After the global financial crisis of 2007-2009, academics and corporations started to take interest in addressing risk that is inherent in the system, known as systemic risk. More specifically, systemic risk refers to the situation in which the failure of a bank or firm will cause the cascading failure of other firms in the system. As stated in “Systemic Risk and the Financial Crisis: A Primer”, the financial system had a significant source of risk from “default risk”, where a firm would not be able to live up to their obligations. This is a result of the interconnectedness, the leverage and the inclination for financial firms to finance long term assets with short term debt 2. Due to these three characteristics of financial firms if even one firm collapses, a multiple firm failure could occur. The failure of multiple firms at once, or in a short amount of time, is devastating to not only the financial market but also the global economy. Multiple firm failure almost occurred during the financial crisis, if not for the government stepping in and containing the failing banks. Before the financial crisis the systems in place to regulate and assess financial risk mostly looked at firms and markets in isolation 3. Thus there is now much more importance placed in modeling and understanding risk in general and systematic risk in particular. This problem has been approached in many ways in the last few years, including stochastic differential equations, graph theory, asymmetric coupling and how damage diversification can reduce systemic risk. In particular, our model will be a coupled stochastic differential equation based on the OU (Ornstein–Uhlenbeck) process which in the physical sciences can be used to describe processes such as integrate-and-fire neuron models, stress relaxation and dielectric relaxation time. In financial systems it is used by our model to describe the lending and borrowing between banks.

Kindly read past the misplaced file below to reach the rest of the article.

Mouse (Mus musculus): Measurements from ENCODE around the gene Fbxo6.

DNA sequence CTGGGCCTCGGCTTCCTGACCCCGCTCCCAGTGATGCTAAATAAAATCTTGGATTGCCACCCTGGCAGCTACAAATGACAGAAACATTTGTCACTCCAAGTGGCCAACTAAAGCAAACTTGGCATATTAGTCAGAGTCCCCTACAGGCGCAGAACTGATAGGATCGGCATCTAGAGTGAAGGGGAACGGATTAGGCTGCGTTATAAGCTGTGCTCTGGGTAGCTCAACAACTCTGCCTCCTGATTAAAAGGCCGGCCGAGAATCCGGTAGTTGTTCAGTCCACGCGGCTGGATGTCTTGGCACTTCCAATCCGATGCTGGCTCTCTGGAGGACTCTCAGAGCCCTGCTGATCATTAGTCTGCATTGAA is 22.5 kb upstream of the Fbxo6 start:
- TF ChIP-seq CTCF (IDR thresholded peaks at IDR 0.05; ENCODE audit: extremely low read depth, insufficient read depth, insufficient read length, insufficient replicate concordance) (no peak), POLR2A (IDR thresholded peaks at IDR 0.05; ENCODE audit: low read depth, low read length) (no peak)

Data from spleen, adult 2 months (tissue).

Systemic risk in financial systems is a major issue, and the factors that can result in systemic failure are still not fully understood. As established earlier, a systemic failure can have devastating consequences on the overall system. Thus we created a model, based on coupled stochastic differential equations (a Ornstein-Uhlenbeck process specifically), to simulate systemic risk in banking systems as to better understand some of the factors that influence systemic risk.
Objectives of Project
The objectives of this project were to implement two existing models describing systemic risk, design and implement a third, understand the characteristics of the different models, and analyze how adjusting the parameters of the models affect the stability of the networks. The first model is an OU (Ornstein–Uhlenbeck) process, which simulates how banks lend and borrow with an adjustable level of interconnectedness. The second model improves upon the first model by incorporating graph theory to describe the connections between banks. After thoroughly understanding how the characteristics of the models influence the stability of the system, we improved upon the model.. The third model allows for different initial capital distributions and accounts for the difference in nominal capital between banks.